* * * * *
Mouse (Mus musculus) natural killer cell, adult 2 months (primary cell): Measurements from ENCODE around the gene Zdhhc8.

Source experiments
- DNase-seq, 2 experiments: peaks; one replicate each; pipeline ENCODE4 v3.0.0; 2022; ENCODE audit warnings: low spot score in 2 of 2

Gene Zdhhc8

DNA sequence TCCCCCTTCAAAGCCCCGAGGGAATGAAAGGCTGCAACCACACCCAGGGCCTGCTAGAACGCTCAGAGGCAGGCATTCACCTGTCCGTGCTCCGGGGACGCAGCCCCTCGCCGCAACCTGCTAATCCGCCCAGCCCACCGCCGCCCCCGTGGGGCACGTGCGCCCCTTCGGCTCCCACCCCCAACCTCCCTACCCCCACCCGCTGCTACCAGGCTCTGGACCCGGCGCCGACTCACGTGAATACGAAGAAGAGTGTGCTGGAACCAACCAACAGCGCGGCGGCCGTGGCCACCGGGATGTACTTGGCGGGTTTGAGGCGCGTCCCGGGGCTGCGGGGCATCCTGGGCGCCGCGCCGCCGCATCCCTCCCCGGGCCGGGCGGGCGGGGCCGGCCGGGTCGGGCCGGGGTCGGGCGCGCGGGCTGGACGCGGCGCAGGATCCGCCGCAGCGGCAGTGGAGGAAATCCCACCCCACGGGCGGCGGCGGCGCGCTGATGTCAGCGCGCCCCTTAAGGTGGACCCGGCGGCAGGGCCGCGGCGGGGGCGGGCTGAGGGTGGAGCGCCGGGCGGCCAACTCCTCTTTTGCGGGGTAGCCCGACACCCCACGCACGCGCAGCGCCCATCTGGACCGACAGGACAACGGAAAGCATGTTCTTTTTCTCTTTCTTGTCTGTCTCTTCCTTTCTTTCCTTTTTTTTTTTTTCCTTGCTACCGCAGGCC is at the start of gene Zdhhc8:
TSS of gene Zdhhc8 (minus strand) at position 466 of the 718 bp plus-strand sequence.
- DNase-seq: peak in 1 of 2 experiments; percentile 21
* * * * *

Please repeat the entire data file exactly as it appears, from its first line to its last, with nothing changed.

Mouse (Mus musculus) natural killer cell, adult 2 months (primary cell): Measurements from ENCODE around the gene Zdhhc8.

Source experiments
- DNase-seq, 2 experiments: peaks; one replicate each; pipeline ENCODE4 v3.0.0; 2022; ENCODE audit warnings: low spot score in 2 of 2

Gene Zdhhc8

DNA sequence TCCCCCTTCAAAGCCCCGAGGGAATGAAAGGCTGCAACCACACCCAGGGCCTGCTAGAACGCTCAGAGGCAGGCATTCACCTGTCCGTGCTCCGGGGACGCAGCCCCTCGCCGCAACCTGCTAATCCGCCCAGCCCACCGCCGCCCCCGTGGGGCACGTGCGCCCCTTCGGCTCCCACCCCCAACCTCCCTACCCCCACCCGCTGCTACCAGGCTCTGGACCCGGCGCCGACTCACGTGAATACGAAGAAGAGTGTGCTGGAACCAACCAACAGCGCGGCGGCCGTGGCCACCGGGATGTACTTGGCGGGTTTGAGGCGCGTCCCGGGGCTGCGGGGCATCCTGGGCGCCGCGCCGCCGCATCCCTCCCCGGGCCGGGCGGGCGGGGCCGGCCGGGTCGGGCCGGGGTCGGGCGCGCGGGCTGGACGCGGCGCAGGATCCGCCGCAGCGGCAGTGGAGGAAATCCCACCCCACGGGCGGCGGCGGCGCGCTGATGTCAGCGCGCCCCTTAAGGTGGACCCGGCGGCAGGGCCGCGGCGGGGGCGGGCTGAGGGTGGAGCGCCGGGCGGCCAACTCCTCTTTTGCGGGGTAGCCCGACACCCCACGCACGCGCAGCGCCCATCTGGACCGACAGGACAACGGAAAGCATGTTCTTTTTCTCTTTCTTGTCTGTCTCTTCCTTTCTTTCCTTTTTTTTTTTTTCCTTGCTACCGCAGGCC is at the start of gene Zdhhc8:
TSS of gene Zdhhc8 (minus strand) at position 466 of the 718 bp plus-strand sequence.
- DNase-seq: peak in 1 of 2 experiments; percentile 21